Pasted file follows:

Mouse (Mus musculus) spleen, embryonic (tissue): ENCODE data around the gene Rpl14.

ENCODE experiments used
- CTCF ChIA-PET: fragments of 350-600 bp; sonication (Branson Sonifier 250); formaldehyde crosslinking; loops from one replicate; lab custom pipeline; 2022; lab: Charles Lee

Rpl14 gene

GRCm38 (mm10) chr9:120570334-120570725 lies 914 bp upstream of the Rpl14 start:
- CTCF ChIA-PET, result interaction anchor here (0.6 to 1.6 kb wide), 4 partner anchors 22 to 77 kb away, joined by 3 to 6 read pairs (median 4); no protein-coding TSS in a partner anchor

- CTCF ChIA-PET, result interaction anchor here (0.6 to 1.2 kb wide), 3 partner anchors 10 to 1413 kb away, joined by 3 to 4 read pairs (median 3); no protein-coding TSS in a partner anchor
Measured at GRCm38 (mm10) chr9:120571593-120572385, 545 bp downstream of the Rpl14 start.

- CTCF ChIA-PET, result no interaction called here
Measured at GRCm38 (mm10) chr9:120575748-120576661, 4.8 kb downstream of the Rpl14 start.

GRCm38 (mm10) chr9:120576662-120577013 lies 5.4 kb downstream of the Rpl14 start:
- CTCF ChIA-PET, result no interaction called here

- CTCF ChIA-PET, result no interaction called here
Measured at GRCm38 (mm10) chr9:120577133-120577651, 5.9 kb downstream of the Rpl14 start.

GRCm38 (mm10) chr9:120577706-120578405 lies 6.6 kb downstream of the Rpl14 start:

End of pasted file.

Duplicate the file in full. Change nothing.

Mouse (Mus musculus) spleen, embryonic (tissue): ENCODE data around the gene Rpl14.

ENCODE experiments used
- CTCF ChIA-PET: fragments of 350-600 bp; sonication (Branson Sonifier 250); formaldehyde crosslinking; loops from one replicate; lab custom pipeline; 2022; lab: Charles Lee

Rpl14 gene

GRCm38 (mm10) chr9:120570334-120570725 lies 914 bp upstream of the Rpl14 start:
- CTCF ChIA-PET, result interaction anchor here (0.6 to 1.6 kb wide), 4 partner anchors 22 to 77 kb away, joined by 3 to 6 read pairs (median 4); no protein-coding TSS in a partner anchor

- CTCF ChIA-PET, result interaction anchor here (0.6 to 1.2 kb wide), 3 partner anchors 10 to 1413 kb away, joined by 3 to 4 read pairs (median 3); no protein-coding TSS in a partner anchor
Measured at GRCm38 (mm10) chr9:120571593-120572385, 545 bp downstream of the Rpl14 start.

- CTCF ChIA-PET, result no interaction called here
Measured at GRCm38 (mm10) chr9:120575748-120576661, 4.8 kb downstream of the Rpl14 start.

GRCm38 (mm10) chr9:120576662-120577013 lies 5.4 kb downstream of the Rpl14 start:
- CTCF ChIA-PET, result no interaction called here

- CTCF ChIA-PET, result no interaction called here
Measured at GRCm38 (mm10) chr9:120577133-120577651, 5.9 kb downstream of the Rpl14 start.

GRCm38 (mm10) chr9:120577706-120578405 lies 6.6 kb downstream of the Rpl14 start: